airstream

A recently renovated 1975 Airstream by Annie Jomphe and her husband, Martin Readman. The pair own a renovation company, Sitka Concept, and renovate homes and do custom woodworking, while also completing challenging renovations such as Airstreams on the side.

Glamping may not have been a thing when Airstream trailers were first built, but it certainly is now thanks to a Penticton couple.

Annie Jomphe and her husband, Martin Readman, who own Sitka Concept, have spent almost one year renovating old Airstreams.

The pair have a knack for construction, having worked in the industry together for over 20 years renovating homes.

After living on a sailboat and travelling the world with their three children, the family, who originally hail from Quebec and spent some time in Alberta, decided to settle in Penticton.

“When we got off the boat, we couldn’t live in a house,” explained Jomphe. “We bought an Airstream, renovated it ourselves and then we just fell in love with the Airstream and the idea of repurposing an old, vintage trailer that still has the capacity of being on the road.”

The couple are now working on their third unit.

“We try to reuse as much as possible,” Jomphe added.

Airstreams, which have sturdy structures and make them the best for repurposing, aren’t the easiest renovation, though.

“It’s actually harder than doing a house flip,” explained Jomphe. “It’s so small, so everything has to be well thought out. Everything is round, so it makes it way harder to build. It’s mastering the craftsmanship, which my husband has, and putting it on a mobile trailer.”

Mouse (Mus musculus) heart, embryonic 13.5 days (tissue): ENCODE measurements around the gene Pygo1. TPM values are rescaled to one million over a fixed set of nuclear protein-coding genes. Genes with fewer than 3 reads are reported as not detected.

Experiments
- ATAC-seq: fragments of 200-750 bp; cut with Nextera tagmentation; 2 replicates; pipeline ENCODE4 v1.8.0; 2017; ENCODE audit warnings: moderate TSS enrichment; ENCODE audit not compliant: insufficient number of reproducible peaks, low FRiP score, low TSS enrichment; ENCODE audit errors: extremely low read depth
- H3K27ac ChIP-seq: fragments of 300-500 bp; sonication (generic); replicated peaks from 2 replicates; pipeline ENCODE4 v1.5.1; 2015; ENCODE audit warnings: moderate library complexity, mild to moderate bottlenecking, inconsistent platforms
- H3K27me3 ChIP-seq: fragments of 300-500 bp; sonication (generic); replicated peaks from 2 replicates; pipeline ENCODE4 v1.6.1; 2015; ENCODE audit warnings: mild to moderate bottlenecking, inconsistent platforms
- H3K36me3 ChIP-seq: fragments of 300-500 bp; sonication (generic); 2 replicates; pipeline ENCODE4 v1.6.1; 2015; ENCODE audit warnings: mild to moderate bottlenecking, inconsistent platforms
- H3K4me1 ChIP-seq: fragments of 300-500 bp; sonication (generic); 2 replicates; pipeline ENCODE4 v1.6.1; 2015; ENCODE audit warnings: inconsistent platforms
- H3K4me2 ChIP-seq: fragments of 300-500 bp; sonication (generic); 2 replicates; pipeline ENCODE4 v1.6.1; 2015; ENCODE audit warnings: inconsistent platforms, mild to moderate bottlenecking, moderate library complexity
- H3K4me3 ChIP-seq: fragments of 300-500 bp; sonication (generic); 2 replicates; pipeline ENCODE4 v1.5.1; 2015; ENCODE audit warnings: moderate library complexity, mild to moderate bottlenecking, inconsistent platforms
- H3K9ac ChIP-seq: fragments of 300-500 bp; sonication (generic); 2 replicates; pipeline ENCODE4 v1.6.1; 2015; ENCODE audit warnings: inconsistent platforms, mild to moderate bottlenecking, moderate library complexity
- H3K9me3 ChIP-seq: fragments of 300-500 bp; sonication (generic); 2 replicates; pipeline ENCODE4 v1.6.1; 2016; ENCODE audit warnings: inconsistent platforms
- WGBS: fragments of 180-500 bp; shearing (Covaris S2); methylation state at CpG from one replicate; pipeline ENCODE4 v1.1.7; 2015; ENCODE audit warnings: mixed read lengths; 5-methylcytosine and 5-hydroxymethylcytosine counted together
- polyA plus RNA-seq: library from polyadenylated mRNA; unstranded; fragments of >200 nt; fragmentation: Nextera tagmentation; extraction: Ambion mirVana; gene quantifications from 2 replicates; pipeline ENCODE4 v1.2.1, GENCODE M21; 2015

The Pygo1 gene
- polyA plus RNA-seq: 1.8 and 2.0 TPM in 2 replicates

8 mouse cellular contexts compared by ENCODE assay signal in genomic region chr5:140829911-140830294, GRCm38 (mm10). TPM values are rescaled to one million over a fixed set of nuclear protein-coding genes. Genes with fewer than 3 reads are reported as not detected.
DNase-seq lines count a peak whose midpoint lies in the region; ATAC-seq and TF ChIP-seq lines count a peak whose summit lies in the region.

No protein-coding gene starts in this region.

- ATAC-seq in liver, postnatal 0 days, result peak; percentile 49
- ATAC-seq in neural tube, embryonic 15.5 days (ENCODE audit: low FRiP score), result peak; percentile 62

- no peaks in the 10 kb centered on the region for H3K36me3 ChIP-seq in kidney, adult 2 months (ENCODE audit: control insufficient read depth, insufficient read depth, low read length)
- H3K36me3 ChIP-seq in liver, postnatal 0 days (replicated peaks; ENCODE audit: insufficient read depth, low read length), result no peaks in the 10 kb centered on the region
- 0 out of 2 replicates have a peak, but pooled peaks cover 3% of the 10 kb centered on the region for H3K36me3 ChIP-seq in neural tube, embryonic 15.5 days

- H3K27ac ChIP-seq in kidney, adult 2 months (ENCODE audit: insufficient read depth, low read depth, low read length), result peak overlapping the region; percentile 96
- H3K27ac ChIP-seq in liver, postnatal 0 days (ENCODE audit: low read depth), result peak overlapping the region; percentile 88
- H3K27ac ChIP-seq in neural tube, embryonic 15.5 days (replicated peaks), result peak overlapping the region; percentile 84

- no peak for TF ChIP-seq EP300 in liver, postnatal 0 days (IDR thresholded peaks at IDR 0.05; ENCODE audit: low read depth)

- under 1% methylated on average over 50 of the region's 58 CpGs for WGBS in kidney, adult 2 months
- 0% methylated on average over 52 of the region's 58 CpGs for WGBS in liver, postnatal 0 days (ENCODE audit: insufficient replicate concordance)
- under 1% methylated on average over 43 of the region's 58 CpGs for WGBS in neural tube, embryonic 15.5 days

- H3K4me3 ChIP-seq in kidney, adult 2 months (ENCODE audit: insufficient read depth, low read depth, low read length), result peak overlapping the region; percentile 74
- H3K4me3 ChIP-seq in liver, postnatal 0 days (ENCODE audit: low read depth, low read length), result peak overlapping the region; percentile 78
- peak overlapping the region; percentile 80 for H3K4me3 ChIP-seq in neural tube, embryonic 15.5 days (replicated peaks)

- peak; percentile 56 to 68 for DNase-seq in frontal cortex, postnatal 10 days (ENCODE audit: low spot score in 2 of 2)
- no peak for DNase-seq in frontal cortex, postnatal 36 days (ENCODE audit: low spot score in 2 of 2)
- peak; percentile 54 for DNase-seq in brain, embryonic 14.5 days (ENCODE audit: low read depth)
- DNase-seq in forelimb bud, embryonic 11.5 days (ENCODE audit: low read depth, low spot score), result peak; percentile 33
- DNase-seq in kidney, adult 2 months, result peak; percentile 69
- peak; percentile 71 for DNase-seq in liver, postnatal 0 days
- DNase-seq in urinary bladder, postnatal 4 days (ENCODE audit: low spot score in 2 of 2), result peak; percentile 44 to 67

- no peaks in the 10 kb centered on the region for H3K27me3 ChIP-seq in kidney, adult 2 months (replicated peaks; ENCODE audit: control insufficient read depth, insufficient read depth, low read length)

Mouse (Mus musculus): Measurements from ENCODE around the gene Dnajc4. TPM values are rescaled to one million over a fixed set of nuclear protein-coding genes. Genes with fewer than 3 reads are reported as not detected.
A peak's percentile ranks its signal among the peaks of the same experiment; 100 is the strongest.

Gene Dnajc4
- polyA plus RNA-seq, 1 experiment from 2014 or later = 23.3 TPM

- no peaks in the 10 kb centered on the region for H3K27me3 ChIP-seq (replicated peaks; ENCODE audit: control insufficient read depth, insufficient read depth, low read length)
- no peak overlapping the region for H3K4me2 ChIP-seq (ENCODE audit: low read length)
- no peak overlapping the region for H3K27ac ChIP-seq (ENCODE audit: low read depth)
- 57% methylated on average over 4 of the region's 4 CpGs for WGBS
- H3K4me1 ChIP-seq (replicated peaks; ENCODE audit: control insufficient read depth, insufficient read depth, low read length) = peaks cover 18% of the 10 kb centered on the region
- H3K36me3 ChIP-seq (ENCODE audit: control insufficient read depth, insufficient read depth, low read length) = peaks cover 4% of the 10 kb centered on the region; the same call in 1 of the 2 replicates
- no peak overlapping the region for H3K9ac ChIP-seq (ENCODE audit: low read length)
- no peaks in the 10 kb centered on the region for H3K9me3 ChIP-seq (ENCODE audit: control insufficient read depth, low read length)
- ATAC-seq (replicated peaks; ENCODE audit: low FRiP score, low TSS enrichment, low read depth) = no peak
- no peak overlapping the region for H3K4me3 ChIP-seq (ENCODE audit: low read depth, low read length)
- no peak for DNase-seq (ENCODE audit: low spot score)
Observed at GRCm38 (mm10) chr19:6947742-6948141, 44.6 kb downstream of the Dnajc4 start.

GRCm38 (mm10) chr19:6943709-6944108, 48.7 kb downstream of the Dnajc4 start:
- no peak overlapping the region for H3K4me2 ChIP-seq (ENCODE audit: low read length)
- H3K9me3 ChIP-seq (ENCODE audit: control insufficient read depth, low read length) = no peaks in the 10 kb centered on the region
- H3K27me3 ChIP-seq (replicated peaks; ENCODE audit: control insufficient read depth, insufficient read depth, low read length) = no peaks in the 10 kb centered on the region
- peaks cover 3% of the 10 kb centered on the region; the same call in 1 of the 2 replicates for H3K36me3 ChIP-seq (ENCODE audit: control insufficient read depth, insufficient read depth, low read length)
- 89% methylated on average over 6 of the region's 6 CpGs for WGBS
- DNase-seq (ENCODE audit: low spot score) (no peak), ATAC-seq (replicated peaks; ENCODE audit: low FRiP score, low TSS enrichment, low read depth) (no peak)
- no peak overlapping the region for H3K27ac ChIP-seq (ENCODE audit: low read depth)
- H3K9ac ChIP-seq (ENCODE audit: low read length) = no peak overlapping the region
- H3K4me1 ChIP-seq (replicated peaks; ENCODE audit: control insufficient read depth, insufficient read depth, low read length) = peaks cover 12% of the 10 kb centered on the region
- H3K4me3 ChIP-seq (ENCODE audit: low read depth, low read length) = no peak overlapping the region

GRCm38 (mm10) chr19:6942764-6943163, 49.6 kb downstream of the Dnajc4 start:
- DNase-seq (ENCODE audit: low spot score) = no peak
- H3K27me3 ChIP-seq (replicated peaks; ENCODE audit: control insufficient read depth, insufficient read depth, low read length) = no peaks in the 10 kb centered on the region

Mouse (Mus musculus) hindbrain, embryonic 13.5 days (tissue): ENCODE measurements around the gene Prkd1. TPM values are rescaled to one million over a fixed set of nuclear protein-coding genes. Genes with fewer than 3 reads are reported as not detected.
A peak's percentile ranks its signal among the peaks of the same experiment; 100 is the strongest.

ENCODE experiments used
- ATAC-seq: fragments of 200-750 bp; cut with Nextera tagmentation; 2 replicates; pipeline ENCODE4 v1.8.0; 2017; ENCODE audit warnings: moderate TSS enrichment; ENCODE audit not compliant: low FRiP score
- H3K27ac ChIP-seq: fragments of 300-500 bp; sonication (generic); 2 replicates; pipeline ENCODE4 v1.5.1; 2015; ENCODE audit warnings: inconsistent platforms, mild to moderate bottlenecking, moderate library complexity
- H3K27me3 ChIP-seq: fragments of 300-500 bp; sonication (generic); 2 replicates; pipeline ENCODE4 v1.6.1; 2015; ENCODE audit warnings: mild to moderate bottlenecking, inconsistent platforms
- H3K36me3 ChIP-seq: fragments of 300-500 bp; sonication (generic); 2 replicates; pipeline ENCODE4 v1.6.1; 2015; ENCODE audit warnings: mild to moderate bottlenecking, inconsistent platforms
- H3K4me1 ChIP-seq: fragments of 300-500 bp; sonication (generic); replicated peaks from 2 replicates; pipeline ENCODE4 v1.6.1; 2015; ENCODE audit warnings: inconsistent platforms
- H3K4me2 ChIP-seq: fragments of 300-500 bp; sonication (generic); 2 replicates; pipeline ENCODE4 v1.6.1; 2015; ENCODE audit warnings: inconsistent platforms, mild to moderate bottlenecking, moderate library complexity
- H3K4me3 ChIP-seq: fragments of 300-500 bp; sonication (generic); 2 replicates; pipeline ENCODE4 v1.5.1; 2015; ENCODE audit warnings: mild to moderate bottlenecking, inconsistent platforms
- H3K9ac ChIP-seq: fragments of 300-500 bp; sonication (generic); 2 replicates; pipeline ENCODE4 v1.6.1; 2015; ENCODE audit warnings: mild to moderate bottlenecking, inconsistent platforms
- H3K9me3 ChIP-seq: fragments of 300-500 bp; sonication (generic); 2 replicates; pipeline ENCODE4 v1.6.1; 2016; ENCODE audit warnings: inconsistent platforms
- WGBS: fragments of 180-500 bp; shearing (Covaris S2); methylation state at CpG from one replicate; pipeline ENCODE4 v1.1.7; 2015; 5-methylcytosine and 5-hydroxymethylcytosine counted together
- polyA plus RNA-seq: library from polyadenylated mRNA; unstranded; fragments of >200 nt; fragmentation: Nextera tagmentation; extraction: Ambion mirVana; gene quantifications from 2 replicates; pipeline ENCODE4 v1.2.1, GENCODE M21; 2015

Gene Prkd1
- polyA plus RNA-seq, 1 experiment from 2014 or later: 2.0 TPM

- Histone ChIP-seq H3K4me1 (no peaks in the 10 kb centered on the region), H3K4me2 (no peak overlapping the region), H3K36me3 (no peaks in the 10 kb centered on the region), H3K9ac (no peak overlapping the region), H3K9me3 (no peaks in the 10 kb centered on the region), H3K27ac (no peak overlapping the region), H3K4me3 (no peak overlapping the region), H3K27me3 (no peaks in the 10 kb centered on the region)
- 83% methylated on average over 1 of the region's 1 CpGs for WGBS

The couple most recently finished renovating a 1975 model.

“It’s all new, and what (the customer) wants, so it’s unique,” said Jomphe.

Jomphe said clients from Vancouver and Toronto have come forward, hiring the couple to repurpose their Airstreams, which have been shipped across the country to the Okanagan for their makeovers.

It’s similar to a tiny home, Jomphe added, who is responsible for the design and layout of the Airstream projects.

“There’s everything – heating, water, solar panels … they’re totally self-sufficient,” she said.

Jomphe said she’s unsure of what she and her husband will tackle next as their next challenging side project, but will continue to focus on woodworking and renovations for homeowners in the Okanagan.

Readman “wants to focus on high-end woodworking,” said Jomphe, adding he also does built-in cabinetry.

“That’s what he really loves to do.”